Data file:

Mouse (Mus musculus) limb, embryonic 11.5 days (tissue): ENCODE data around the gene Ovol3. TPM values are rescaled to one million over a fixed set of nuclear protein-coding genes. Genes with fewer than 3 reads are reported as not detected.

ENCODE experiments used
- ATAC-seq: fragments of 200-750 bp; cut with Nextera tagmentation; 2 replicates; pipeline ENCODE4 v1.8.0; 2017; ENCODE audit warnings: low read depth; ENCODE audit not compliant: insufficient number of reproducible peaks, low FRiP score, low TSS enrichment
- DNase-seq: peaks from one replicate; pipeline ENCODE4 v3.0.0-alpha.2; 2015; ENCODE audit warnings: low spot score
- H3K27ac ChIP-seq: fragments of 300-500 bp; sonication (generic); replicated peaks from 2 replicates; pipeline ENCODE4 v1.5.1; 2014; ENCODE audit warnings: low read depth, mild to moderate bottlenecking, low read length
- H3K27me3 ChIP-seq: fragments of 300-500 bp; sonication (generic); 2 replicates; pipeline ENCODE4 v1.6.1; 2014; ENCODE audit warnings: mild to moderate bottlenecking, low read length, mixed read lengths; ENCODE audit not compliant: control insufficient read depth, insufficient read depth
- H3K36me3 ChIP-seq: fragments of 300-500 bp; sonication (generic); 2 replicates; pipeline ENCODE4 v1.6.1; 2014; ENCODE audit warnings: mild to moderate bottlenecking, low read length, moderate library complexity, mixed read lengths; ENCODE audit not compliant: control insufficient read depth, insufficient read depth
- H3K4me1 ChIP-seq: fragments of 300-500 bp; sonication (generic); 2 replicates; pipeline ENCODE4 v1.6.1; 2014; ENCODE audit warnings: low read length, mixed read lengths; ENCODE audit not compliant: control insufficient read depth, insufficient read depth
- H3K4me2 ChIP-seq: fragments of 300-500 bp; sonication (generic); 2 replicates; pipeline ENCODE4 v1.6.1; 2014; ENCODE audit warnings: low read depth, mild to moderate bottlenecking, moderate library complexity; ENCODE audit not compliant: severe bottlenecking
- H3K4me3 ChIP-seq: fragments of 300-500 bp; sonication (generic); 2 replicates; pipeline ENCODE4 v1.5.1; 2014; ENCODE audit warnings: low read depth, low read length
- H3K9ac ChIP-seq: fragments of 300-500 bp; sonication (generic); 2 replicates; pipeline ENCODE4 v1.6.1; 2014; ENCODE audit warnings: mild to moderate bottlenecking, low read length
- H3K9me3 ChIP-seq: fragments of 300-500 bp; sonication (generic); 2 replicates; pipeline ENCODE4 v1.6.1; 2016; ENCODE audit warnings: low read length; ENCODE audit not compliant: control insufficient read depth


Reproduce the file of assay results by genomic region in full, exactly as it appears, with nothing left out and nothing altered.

Mouse (Mus musculus) limb, embryonic 11.5 days (tissue): ENCODE data around the gene Ovol3. TPM values are rescaled to one million over a fixed set of nuclear protein-coding genes. Genes with fewer than 3 reads are reported as not detected.

ENCODE experiments used
- ATAC-seq: fragments of 200-750 bp; cut with Nextera tagmentation; 2 replicates; pipeline ENCODE4 v1.8.0; 2017; ENCODE audit warnings: low read depth; ENCODE audit not compliant: insufficient number of reproducible peaks, low FRiP score, low TSS enrichment
- DNase-seq: peaks from one replicate; pipeline ENCODE4 v3.0.0-alpha.2; 2015; ENCODE audit warnings: low spot score
- H3K27ac ChIP-seq: fragments of 300-500 bp; sonication (generic); replicated peaks from 2 replicates; pipeline ENCODE4 v1.5.1; 2014; ENCODE audit warnings: low read depth, mild to moderate bottlenecking, low read length
- H3K27me3 ChIP-seq: fragments of 300-500 bp; sonication (generic); 2 replicates; pipeline ENCODE4 v1.6.1; 2014; ENCODE audit warnings: mild to moderate bottlenecking, low read length, mixed read lengths; ENCODE audit not compliant: control insufficient read depth, insufficient read depth
- H3K36me3 ChIP-seq: fragments of 300-500 bp; sonication (generic); 2 replicates; pipeline ENCODE4 v1.6.1; 2014; ENCODE audit warnings: mild to moderate bottlenecking, low read length, moderate library complexity, mixed read lengths; ENCODE audit not compliant: control insufficient read depth, insufficient read depth
- H3K4me1 ChIP-seq: fragments of 300-500 bp; sonication (generic); 2 replicates; pipeline ENCODE4 v1.6.1; 2014; ENCODE audit warnings: low read length, mixed read lengths; ENCODE audit not compliant: control insufficient read depth, insufficient read depth
- H3K4me2 ChIP-seq: fragments of 300-500 bp; sonication (generic); 2 replicates; pipeline ENCODE4 v1.6.1; 2014; ENCODE audit warnings: low read depth, mild to moderate bottlenecking, moderate library complexity; ENCODE audit not compliant: severe bottlenecking
- H3K4me3 ChIP-seq: fragments of 300-500 bp; sonication (generic); 2 replicates; pipeline ENCODE4 v1.5.1; 2014; ENCODE audit warnings: low read depth, low read length
- H3K9ac ChIP-seq: fragments of 300-500 bp; sonication (generic); 2 replicates; pipeline ENCODE4 v1.6.1; 2014; ENCODE audit warnings: mild to moderate bottlenecking, low read length
- H3K9me3 ChIP-seq: fragments of 300-500 bp; sonication (generic); 2 replicates; pipeline ENCODE4 v1.6.1; 2016; ENCODE audit warnings: low read length; ENCODE audit not compliant: control insufficient read depth